– Andy and a team of fifteen volunteers from Georgia State University visited San Leon, Galveston County, Texas to help with Hurricane Ike relief in the renovation of a storm damaged home belonging to a Vietnamese – American family
– there is currently no funding available for the next short term mission, but plans are to visit the Lower Ninth Ward of New Orleans in 2009 and team with Habitat for Humanity and the Fuller Housing Institute
– On TV –  “The Old Man and the Storm, a PBS FrontLine documentary by June Cross describing the rebuilding efforts of Mr. Herbert Gettridge and his family in the Lower Ninth Ward, aided by volunteers (including Project417); the documentary aired Jan. 2009 and can be watched online at PBS

Thanks for reading this far. We hope you have a better understanding of the essential services Project417 provides to the homeless, both here in Toronto and where disaster strikes elswhere. We need to continue. We need your support. Over 500 street homeless and 6,000 shelter housed men and women benefit from Project417’s core ministries. Thousands in New Orleans and Texas are still waiting for their homes to be rebuilt.

A donation of $10 – $20 will help pay for our team leaders’ expenses to support the volunteers for one evening’s sandwich run. A donation of $50 will buy a Tim Horton’s coupon book and give a panhandler a meal instead of small change in his cup. $500 =  sandwich run van for one month. $1000 would pay for the travel of one short term mission team to New Orleans or fund two weeks of inner city street outreach. Partner with us today. Follow the links below to make your donation, online, or in the mail. Join with us to bring the love of Christ to those forgotten by society.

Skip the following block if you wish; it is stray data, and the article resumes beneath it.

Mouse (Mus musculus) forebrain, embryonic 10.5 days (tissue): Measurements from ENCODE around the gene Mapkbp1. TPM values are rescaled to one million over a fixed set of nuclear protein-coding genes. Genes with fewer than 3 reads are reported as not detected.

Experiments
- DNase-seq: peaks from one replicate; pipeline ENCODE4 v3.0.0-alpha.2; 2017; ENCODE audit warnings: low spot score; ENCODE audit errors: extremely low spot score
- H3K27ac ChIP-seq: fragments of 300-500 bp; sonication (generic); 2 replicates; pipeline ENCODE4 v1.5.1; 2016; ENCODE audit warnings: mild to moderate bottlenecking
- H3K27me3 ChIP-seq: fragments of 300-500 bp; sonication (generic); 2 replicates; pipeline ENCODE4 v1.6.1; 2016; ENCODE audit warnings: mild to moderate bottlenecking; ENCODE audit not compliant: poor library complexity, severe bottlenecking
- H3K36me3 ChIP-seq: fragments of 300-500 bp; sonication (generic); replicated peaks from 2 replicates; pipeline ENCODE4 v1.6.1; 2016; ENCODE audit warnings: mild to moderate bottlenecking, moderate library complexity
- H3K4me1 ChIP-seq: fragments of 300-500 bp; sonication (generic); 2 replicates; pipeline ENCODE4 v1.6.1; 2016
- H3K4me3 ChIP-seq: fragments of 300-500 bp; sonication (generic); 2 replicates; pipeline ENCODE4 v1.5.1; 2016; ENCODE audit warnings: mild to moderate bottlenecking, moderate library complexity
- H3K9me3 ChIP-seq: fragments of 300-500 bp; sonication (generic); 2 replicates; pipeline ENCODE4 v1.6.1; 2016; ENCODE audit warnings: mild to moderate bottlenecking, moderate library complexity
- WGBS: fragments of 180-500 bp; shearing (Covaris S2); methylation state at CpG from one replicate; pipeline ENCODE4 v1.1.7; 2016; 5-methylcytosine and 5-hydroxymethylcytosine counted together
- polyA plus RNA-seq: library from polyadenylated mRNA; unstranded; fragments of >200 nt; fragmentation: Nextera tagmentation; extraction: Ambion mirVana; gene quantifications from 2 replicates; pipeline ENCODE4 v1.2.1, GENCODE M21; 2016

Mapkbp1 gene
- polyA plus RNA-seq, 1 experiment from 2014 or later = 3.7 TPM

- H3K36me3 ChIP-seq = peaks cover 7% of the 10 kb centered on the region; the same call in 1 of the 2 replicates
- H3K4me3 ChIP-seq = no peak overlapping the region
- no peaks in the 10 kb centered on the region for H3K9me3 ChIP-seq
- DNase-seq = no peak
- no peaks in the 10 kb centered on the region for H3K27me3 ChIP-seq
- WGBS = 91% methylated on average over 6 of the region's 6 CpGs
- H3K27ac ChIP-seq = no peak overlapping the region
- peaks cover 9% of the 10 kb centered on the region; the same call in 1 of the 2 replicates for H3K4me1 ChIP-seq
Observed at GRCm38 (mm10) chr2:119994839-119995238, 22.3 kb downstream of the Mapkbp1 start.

Sincerely,

Rev. Joe Elkerton
Executive Director
Ekklesia Inner City Ministries
Project417

Millard Fuller – Founder of Habitat for Humanity Dies

Millard Fuller, 74 – the founder of Habitat for Humanity – passed away suddenly early Tuesday morning. 

Former President Jimmy Carter issued a statement in which he called Fuller “one of the most extraordinary people I have ever known. He used his remarkable gifts as an entrepreneur for the benefit of millions of needy people around the world by providing them with decent housing,” Carter said in the statement. “As the founder of Habitat for Humanity and later the Fuller Center for Housing, he was an inspiration to me, other members of our family and an untold number of volunteers who worked side-by-side under his leadership.”

After Fuller founded Habitat for Humanity it grew into a worldwide volunteer organization that has provided shelter to over 1.5 million people by funding and building low cost, non-profit homes. There are Habitat for Humanity sites in Toronto – condominium townhomes,  just south of King Street in the Corktown neighborhood. After being ousted by the Habitat board of directors over unfounded corporate allegations which were later proven false, Millard Fuller continued the work he had started by starting the Fuller Center for Housing which continues with its goal of eliminating poverty through housing.

The family is planning a memorial service for later in the month.  Linda Fuller, Millard’s wife of 49 years and the co-founder of Habitat and The Fuller Center, said that “great strides have been made toward fulfilling Millard’s vision of eliminating poverty housing around the world, but that there is still tremendous work to be done. Millard would want us to carry on with faith and strength”.